The so-called Mayapples were once all together in this genus but it was split up in recent years and now Podophyllum peltatum is the only member. P. hexandrum was moved into its own genus Sinopodophyllum, and the rest became known as Dysosma. For convenience we choose to discuss them all here.
These are deciduous herbaceous perennials in the Berberis family (Berberidaceae), which although primarily includes woody plants, also includes other herbaceous genera such as Epimedium, Vancouveria and Jeffersonia. Podophyllum peltatum is native to the woodlands of Eastern North America while the members of Sinopodophyllum and Dysosma are native to China. They grow from an underground rhizome as do other herbaceous members of their family and produce an umbrella-shaped leaf which is often beautifully patterned with deeply divided edges. The flowers usually hang below the “umbrella” and give way to the large rounded fruits which inspired their common name, the May Apples.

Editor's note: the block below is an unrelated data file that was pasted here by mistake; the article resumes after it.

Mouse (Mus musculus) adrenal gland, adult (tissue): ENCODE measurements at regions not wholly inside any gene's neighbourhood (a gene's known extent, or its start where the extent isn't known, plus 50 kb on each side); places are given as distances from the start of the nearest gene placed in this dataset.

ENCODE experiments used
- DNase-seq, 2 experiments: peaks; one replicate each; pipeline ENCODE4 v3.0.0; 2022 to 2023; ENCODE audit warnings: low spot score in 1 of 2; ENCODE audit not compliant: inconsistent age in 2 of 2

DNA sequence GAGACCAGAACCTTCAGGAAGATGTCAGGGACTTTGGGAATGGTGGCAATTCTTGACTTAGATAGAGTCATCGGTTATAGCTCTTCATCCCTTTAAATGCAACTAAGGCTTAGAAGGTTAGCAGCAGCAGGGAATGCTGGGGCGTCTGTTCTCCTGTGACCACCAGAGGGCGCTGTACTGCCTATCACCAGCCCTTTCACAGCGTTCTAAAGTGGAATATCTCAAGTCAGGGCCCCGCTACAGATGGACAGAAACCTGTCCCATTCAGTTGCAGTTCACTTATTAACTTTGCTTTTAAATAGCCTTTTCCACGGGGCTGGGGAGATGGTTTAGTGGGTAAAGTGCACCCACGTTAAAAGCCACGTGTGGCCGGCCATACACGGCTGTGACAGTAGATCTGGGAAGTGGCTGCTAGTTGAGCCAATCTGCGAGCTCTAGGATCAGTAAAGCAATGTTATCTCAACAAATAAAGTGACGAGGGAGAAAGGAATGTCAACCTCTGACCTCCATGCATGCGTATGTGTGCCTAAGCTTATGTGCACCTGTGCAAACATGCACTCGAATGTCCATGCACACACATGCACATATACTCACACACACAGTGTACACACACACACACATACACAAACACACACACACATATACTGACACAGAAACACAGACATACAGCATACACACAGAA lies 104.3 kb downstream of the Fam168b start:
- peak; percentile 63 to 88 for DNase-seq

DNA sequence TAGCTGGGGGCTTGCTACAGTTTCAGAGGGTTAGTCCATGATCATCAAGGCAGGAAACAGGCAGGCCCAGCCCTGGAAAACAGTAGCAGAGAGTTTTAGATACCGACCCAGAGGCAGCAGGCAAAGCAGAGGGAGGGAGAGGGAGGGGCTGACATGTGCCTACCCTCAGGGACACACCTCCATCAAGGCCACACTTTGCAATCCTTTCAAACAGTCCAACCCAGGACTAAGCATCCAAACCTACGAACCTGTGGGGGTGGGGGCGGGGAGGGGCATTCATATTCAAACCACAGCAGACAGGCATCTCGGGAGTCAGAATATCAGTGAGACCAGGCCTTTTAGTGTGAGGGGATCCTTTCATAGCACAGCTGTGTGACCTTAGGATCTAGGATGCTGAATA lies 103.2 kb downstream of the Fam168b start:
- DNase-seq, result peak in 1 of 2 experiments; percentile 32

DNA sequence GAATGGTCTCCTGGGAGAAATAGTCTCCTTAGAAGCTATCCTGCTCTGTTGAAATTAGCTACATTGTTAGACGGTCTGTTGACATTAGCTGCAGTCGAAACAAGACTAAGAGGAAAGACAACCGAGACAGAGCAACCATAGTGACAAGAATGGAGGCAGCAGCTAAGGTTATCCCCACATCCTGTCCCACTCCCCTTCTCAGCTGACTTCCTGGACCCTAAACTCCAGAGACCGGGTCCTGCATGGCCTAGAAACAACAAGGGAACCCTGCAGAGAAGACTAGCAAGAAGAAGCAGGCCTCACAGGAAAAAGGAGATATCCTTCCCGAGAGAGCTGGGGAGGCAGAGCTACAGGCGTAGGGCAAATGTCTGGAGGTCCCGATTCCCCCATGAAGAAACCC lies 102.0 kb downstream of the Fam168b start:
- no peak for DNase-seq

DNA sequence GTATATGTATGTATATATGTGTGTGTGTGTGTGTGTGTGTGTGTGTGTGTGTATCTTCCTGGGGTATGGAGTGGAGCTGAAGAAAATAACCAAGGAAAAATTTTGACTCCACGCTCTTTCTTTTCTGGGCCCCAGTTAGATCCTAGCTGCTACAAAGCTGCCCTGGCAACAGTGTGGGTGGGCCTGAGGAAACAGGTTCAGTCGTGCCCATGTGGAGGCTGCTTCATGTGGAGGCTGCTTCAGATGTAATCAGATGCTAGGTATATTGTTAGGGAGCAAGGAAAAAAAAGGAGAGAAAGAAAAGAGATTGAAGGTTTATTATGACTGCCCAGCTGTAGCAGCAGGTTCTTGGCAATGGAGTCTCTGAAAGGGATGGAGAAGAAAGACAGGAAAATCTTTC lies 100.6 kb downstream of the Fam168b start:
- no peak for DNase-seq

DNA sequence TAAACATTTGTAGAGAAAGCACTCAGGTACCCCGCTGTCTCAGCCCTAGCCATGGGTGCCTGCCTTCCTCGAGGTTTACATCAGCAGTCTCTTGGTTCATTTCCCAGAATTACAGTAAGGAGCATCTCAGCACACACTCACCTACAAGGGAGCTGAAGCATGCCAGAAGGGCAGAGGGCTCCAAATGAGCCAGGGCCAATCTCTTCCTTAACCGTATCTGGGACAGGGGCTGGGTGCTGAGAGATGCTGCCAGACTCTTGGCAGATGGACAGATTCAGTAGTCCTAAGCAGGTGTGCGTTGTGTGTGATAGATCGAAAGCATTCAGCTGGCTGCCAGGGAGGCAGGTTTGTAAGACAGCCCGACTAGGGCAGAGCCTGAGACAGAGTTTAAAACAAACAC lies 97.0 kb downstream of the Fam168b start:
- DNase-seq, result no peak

Podophyllum species contain toxins which have been used in traditional medicines and are now finding uses by modern medicine in wart removal and cancer treatment.
They enjoy a sheltered moist woodland spot with afternoon shade.